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Wheels are very important for the safety of a train. The diameter of the wheel is a significant parameter that needs regular inspection. Traditional methods only use the contact points of the wheel tread to fit the rolling round. However, the wheel tread is easily influenced by peeling or scraping. Meanwhile, the circle fitting algorithm is sensitive to noise when only three points are used. This paper proposes a dynamic measurement method based on structured-light vision. The axle of the wheelset and the tread are both employed. The center of the rolling round is determined by the axle rather than the tread only. Then, the diameter is calculated using the center and the contact points together. Simulations are performed to help design the layout of the sensors, and the influences of different noise sources are also analyzed. Static and field experiments are both performed, and the results show it to be quite stable and accurate.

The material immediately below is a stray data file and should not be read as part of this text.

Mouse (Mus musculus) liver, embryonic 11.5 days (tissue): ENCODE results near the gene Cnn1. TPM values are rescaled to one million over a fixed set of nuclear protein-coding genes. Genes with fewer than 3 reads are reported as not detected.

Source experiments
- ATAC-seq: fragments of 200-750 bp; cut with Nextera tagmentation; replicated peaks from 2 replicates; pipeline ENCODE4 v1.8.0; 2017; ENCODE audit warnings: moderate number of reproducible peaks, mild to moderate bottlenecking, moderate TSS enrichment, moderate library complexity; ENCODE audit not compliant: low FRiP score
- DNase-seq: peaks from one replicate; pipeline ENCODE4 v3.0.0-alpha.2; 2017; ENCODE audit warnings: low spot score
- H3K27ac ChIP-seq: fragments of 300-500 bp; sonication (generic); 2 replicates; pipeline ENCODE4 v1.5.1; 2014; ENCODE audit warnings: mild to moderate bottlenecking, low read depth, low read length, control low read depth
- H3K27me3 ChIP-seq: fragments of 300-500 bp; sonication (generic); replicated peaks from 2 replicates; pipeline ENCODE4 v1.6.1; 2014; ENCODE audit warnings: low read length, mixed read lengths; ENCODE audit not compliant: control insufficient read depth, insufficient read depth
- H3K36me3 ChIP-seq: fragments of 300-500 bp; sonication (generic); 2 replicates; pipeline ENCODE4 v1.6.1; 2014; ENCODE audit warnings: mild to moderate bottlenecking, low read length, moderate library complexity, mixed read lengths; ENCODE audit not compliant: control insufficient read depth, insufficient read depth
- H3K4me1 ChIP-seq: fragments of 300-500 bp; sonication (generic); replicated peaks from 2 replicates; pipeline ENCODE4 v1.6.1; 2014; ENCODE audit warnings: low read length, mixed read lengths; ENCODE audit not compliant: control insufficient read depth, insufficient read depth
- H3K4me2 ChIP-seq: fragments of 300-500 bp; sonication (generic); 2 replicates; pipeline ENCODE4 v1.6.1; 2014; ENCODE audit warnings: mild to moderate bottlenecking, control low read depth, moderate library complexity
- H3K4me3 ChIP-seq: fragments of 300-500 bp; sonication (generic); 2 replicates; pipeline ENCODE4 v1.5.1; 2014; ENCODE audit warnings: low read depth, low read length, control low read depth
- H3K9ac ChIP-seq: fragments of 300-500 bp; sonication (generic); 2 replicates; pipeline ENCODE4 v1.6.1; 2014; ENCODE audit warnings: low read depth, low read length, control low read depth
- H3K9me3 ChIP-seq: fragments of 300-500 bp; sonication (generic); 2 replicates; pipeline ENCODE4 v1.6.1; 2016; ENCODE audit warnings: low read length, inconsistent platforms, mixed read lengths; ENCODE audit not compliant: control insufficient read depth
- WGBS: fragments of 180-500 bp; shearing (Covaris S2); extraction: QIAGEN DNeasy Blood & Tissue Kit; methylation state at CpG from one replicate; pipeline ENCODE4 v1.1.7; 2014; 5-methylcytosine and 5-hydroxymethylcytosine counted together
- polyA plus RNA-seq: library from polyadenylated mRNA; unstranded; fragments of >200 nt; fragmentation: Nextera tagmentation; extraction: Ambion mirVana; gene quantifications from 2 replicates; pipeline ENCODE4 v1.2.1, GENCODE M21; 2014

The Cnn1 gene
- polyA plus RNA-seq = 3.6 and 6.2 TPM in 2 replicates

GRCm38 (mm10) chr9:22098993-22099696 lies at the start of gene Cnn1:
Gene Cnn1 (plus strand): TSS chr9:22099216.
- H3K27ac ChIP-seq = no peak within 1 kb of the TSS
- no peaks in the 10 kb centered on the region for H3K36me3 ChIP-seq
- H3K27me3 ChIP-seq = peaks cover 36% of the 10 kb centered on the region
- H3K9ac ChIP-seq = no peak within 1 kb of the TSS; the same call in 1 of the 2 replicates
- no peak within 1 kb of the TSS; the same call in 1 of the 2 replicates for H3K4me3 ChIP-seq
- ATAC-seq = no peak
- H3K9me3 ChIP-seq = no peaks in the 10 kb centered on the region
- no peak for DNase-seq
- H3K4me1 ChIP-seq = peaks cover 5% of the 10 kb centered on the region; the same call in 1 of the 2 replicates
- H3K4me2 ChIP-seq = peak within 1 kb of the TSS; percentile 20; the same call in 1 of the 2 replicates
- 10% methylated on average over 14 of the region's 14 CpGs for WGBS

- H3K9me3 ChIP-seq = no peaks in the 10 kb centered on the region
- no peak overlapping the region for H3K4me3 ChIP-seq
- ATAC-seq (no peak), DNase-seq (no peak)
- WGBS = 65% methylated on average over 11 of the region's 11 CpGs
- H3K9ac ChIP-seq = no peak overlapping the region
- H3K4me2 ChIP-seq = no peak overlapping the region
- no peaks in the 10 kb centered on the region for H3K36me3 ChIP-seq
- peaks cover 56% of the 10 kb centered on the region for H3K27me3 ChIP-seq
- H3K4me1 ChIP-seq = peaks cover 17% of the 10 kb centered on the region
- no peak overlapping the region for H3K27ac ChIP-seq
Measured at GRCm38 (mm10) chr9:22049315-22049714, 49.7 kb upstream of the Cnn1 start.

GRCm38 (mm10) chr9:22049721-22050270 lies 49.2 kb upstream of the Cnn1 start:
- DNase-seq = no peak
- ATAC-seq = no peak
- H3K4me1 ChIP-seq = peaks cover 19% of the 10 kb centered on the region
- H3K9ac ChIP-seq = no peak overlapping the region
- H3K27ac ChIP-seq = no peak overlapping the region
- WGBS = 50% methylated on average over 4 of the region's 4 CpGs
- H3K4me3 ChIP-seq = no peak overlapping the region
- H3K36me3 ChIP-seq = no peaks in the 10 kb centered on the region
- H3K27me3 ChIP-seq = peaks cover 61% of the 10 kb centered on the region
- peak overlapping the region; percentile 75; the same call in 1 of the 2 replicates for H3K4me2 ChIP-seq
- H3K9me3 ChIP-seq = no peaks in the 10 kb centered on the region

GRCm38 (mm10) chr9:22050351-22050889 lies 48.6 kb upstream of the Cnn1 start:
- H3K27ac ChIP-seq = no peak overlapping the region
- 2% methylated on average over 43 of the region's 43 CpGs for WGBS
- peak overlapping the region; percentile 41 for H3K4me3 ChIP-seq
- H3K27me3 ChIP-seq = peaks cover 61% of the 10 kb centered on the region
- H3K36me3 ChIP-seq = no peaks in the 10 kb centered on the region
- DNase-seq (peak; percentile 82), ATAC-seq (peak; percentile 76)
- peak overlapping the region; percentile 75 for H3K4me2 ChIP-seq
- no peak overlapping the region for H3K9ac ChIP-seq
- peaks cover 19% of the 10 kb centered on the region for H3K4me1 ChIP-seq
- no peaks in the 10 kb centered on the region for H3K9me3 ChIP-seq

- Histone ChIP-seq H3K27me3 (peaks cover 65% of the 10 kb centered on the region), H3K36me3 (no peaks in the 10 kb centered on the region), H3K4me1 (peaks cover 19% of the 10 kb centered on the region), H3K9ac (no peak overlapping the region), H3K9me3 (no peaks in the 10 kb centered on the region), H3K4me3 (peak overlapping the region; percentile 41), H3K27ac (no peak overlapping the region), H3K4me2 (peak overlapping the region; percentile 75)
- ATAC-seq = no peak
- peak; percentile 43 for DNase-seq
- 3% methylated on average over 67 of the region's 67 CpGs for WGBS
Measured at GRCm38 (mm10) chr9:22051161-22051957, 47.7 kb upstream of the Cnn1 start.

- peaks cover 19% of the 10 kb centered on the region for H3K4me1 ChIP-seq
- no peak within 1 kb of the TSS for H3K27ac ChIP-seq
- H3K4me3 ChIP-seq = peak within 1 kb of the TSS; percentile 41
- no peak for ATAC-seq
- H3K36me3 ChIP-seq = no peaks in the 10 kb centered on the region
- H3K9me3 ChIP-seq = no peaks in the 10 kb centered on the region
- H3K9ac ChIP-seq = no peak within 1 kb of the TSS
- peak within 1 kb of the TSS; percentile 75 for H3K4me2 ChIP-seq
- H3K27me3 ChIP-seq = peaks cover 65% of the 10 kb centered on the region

Concepts: Wheels, Wheel and axle, Tire, Axle, Circle, Wheel

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Phenylacetylene-based [2]rotaxanes were synthesized by a covalent-template approach by aminolysis of the corresponding prerotaxanes. The wheel and the bulky stoppers are made of phenylene-ethynylene-butadiynylene macrocycles of the same size. The stoppers are large enough to enable the synthesis and purification of the rotaxane. However, the wheel unthreads from the axle at elevated temperatures. The deslipping kinetics and the activation parameters were determined. We described theoretically the unthreading by state-of-the-art DFT-based molecular-mechanics models and a string method for the simulation of rare events. This approach enabled us to characterize in detail the unthreading mechanism, which involves the folding of the stopper during its passage through the wheel opening, a process that defies intuitive geometrical considerations. The conformational and energetic features of the transition allowed us to infer the molecular residues controlling the disassembly timescale.